And you never know what lessons might be learned along the way. Hanging out at one of the '84 combines with star quarterback and fellow Maryland native Boomer Esiason, Dorsey recalled being approached by Cincinnati Bengals founder Paul Brown Sr., then the team's general manager.

{sportsad300}Dorsey, who was surprised Brown knew who he was, proceeded to tell Brown that he knew he got his first coaching job at Severn School in Severna Park, Md., because that was a prep school lacrosse rival to Dorsey's St. Mary's High in Annapolis, and Severn had a plaque near its field honoring Brown.

"I was trying to make an impression to see if he'd draft me higher," said Dorsey, noting that it didn't work, as Brown drafted Hunley in the first round and Esiason in the second. "But I'll always remember this quote. He said to us, 'Men, always respect those men who made this game great.' I thought that was really telling and have always adhered to those words."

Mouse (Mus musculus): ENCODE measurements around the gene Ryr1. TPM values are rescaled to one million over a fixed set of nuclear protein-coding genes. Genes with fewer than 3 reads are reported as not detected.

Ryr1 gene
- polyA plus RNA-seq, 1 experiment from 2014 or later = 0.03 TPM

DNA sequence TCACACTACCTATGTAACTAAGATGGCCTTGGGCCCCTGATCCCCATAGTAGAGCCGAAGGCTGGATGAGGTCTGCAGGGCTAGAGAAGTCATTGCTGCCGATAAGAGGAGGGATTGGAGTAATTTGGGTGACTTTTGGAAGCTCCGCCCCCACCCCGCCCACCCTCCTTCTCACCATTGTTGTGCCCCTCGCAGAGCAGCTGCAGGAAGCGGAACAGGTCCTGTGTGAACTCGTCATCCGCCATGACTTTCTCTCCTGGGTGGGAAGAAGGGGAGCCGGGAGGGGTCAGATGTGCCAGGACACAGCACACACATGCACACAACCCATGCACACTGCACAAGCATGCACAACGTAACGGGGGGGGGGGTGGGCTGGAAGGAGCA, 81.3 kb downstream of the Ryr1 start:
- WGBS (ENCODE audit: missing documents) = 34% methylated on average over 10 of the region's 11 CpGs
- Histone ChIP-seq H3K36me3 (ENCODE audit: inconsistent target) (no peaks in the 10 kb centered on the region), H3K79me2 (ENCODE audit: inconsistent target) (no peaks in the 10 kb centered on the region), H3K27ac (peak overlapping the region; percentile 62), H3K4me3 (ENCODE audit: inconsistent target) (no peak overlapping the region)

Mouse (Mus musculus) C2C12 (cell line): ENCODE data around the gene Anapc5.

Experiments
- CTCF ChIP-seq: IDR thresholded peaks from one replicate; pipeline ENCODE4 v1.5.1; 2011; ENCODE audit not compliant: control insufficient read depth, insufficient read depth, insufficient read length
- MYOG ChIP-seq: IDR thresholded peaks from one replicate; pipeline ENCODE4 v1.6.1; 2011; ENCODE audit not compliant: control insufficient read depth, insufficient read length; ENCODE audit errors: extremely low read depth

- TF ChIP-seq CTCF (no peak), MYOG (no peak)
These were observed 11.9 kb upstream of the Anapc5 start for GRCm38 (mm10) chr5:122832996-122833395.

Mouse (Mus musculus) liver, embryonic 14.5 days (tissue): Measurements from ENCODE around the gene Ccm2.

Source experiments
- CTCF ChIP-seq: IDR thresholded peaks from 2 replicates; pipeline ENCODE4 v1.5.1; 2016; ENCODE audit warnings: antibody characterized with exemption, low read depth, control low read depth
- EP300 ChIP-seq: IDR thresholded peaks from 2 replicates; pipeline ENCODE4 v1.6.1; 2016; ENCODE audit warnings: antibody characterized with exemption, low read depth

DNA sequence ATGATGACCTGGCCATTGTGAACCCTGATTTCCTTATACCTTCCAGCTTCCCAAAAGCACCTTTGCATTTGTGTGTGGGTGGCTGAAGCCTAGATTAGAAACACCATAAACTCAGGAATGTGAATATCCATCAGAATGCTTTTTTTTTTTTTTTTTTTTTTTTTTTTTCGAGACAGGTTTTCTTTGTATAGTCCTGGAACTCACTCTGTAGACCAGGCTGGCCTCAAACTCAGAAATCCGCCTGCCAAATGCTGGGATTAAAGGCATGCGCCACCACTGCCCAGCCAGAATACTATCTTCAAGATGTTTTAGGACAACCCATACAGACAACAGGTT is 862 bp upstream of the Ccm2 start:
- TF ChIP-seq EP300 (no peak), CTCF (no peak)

As two former Packers draftees working at the Combine this week for the organization, Bennett and Dorsey always take note of players who respect the game and its history. Dorsey can even recall one of the first such players to make that kind of impression on him at the Combine back in just his second year as a college scout.

Dorsey was sitting in a restaurant with former Green Bay practice squad member and teammate Stan Shiver, who had become a graduate assistant coach at Florida State when in walked the same player Dorsey was getting background on from Shiver - Edgar Bennett.

"He was just humble," Dorsey said, "and he hasn't changed since Day 1."

The same can't be said for the Combine itself, but the memories for former players like Bennett and Dorsey never fade.